New Opportunities

Those of you who have worked on a leveraged loan by non-Italian lenders to an Italian business before 2012 will probably remember it as a rather painful experience, involving fronting bank structures to circumvent withholding tax exposure and the need for banking licences; complex security packages framed by a debtor friendly legal environment and high registration taxes.

Happily, over the last few years, conscious that the stressed Italian banking system could no longer service all of the country's banking needs, the Italian Government has taken many steps to improve the ease of secured lending to Italian businesses. In particular, they have promoted the ability of alternative lenders to lend to Italian businesses and many issues which used to cause complexity have now been addressed.

Overview of the changes

This metamorphosis started in 2012 with the Italian government recognising the need to diversify the sources of liquidity accessible by small and medium Italian enterprises (which represent the backbone of the Italian economy) but which had struggled to attract affordable investment from the debt markets. Between March and December 2012, Italy passed legislation to stimulate economic recovery which included the terms on which commercial paper and debt securities could be issued by non-listed businesses and the introduction of tax incentives to both issuers and investors. These new rules facilitated, for example, the issue of tax efficient "mini bonds" (debt notes issued by SMEs), subordinated and profit sharing debt securities, and commercial paper having a maturity of up to 36 months[1]. These securities could be issued in excess of the statutory quantum limitations applicable to commercial companies[2], provided that the notes are listed on a regulated exchange or multilateral negotiation system.

The main breakthrough took place in 2014, when Italy passed laws[3] to allow lending by investment funds, insurance companies[4], SACE S.p.A. (Italy's Export Credit Agency) and securitisation SPVs. In 2015, the Ministry of Finance[5] and the Bank of Italy[6] published detailed rules for debt funds engaging in lending. In the same year, Italy passed rules to streamline enforcement and insolvency proceedings, and stimulate and sustain the supply and demand for non-performing loans (NPL's)[7]. Previously the Italian NPL market struggled as a result of staggered tax deductions for debt write-offs and lengthy, inefficient debt recovery proceedings.

The latest steps were taken last year, specifically to facilitate loans origination by foreign debt funds. The Government supplemented the Finance Act[8] to clarify that EU AIFs can make loan investments subject to certain conditions and limitations.

The most significant rules from an alternative lender perspective are those which have been designed to enable alternative lenders to provide direct lending to non-consumers, both through the implementation of the EU's AIFMD legislation in Italy and as a result of local law change which has eliminated some of the previous legal uncertainties which had existed.

On 23 December 2016, the Bank of Italy supplemented the regulation on collective management of savings to specify the procedure and conditions for EU AIFs to grant direct credit in Italy and to purchase Italian debt, by applying to the Bank of Italy for clearance. Both Italian AIF's and EU AIF's are subject to the Italian Transparency Rules which apply to banks and financial intermediaries when lending to Italian businesses.

Broadly speaking, in implementing these changes the Bank of Italy has followed the EU rules taking into account ESMA's view[9] that shadow banking needs regulation because it raises systemic risk[10]. Also, some useful clarification emerged during consultations arranged by the Bank of Italy on the new rules, the account of which were published in December 2016. Accordingly, to lend in Italy EU debt funds:

  • must be a closed-end EU AIF, authorised in its home jurisdiction to carry out lending, and adopt an operation scheme (in particular with respect to investors' participation in the fund) similar to that adopted by Italian debt funds;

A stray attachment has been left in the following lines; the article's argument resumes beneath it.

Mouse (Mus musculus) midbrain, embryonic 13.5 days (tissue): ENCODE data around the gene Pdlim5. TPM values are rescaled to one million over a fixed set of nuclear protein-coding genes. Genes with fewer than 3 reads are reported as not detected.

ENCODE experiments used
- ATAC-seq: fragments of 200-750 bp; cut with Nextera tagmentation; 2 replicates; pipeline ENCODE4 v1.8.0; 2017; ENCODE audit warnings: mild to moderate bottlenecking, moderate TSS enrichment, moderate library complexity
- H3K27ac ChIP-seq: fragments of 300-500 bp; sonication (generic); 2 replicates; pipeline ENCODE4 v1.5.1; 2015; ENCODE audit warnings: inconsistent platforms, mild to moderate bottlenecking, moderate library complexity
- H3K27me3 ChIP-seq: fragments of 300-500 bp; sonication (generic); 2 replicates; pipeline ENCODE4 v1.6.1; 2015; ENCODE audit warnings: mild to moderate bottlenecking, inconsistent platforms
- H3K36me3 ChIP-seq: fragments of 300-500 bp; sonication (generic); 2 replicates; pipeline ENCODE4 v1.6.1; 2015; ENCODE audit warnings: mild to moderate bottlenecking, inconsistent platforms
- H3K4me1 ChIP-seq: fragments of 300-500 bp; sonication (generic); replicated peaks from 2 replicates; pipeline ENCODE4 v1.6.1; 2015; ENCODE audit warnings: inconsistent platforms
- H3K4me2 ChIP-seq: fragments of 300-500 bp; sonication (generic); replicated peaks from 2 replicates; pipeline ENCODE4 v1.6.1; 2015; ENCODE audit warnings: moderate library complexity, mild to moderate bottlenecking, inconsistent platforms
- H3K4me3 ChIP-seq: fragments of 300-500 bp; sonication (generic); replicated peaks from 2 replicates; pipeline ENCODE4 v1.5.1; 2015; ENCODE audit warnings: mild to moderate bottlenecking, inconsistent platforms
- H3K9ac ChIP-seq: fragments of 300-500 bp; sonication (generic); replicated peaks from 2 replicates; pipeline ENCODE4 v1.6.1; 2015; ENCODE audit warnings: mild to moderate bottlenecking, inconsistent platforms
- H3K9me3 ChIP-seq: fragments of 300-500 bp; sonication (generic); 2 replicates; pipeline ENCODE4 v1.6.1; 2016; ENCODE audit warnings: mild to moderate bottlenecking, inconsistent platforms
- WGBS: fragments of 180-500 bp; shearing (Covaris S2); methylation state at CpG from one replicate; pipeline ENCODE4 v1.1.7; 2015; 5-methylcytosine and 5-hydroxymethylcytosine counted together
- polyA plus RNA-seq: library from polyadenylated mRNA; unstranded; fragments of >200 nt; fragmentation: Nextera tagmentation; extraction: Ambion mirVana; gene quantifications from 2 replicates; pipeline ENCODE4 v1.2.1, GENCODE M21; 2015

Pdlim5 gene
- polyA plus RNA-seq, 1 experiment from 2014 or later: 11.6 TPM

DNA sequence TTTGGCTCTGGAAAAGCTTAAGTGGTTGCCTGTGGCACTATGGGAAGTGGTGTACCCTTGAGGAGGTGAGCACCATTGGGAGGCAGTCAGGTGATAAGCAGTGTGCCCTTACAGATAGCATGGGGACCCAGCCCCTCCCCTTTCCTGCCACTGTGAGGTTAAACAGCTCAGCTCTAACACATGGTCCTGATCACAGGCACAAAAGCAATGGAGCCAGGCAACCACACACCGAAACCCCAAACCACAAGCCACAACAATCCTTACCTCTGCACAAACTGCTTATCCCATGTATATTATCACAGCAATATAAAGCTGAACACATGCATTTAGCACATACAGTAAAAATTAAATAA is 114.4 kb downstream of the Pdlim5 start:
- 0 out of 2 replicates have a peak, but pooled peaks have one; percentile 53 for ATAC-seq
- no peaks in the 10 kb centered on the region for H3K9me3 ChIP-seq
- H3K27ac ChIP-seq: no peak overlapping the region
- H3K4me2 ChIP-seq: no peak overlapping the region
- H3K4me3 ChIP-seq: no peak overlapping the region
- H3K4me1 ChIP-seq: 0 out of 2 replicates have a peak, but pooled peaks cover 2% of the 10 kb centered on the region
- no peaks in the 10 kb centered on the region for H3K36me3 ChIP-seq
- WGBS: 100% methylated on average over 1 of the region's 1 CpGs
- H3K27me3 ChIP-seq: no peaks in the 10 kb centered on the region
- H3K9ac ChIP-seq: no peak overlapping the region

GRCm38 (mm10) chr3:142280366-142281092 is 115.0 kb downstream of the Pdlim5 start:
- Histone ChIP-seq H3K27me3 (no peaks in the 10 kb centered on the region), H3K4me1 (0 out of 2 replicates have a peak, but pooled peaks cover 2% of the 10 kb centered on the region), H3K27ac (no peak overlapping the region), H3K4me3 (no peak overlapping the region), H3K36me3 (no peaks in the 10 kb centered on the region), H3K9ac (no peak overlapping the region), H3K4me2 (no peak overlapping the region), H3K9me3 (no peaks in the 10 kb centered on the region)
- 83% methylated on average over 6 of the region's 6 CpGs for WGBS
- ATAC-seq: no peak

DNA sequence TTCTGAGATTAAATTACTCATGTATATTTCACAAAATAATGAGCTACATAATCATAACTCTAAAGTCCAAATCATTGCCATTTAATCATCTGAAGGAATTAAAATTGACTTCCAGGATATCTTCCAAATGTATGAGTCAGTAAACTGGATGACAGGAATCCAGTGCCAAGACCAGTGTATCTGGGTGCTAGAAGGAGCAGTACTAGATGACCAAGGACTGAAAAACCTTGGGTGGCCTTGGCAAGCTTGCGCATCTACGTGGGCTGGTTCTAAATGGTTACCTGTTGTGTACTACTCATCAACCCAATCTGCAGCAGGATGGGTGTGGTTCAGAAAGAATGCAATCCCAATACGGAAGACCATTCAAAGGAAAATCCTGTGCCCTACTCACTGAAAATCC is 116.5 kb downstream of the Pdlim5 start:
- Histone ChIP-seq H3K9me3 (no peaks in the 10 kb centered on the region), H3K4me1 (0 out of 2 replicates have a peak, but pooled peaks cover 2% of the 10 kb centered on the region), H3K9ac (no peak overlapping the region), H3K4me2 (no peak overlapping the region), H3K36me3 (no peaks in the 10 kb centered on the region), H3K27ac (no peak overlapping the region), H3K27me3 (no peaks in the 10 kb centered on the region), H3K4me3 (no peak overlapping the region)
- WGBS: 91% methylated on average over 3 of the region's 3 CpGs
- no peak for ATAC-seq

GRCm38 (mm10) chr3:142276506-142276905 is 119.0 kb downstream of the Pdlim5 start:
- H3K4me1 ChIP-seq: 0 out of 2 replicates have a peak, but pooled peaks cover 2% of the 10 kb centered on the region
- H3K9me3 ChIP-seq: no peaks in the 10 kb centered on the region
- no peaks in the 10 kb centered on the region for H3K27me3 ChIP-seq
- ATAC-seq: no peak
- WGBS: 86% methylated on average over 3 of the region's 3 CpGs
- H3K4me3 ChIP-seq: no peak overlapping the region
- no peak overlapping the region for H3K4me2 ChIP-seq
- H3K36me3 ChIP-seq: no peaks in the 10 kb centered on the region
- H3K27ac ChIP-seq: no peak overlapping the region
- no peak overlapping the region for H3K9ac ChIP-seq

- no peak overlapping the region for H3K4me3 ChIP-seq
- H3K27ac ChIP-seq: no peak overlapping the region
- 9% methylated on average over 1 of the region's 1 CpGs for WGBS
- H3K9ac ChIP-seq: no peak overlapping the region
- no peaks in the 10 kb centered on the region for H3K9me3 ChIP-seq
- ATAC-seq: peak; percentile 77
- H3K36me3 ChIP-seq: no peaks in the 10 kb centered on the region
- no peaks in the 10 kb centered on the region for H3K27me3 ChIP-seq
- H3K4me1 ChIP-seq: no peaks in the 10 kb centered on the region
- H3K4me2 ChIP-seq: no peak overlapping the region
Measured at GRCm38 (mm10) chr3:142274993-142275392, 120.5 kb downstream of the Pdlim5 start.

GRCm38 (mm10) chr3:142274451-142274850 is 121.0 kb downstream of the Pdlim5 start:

• have to apply to the Bank of Italy and refrain from engaging in lending for 60 days following the application;
  • must abide by the restrictions applicable to Italian debt funds, including:
    • concentration, as each AIF cannot invest more than 10% of its total assets[11] in credit to any given borrower or corporate group;
    • leverage, which cannot exceed 30% (for retail funds) or 150% (for reserved funds), in each case in respect of the AIF's total assets;
    • the maturity of any loans granted cannot exceed the life of the AIF;
    • retail funds can only enter into derivatives for hedging purposes;
  • must accede to the Bank of Italy's central credit information system (Centrale dei Rischi) directly, or through a bank or licensed financial intermediary;
  • must be managed pursuant to internal credit risk management systems of the relevant AIFM.

While the new rules clearly signal a step change in the Italian approach to alternative lenders, a few of the requirements in the authorisation process imply that, to be authorised to lend in Italy, EU AIFs must be expressly licensed (i.e. not just generally permitted) in their home jurisdiction. Also, a few of the lenders' key questions in this area have remained unanswered:

  • the fact that an EU AIF is authorised to lend in Italy does not mean that it can do so via a wholly owned SPV, as the regulatory requirement must be fulfilled for the specific legal entity acting as lender;
  • the purchase of receivables for consideration remains a regulated activity, and it is questionable whether debt funds which are not authorised in Italy as described above are permitted to acquire loans in the secondary market;
  • the Bank of Italy has not addressed the question of fronting bank structures, and it is likely that these will remain attractive for debt funds that do not intend to file for clearance with the Bank of Italy;
  • Italian and foreign AIFs are unlikely to qualify as 'professional investors subject to prudential supervision' for the purposes of subscription or purchase of debt notes issued by Italian corporates.

Current alternative lender transaction structures

Whilst the Italian Government has been keen to introduce liquidity supplied by alternative lenders to benefit Italian businesses, the Italian loans market is still focused predominantly on Banks but there are lots of indications that this is about to change and that it will be an advantage to be an early mover.

The alternative lender market in Italy has grown significantly recently since the first deals done by debt funds back in 2013 (which originally used Luxco structures to provide a simpler enforcement environment).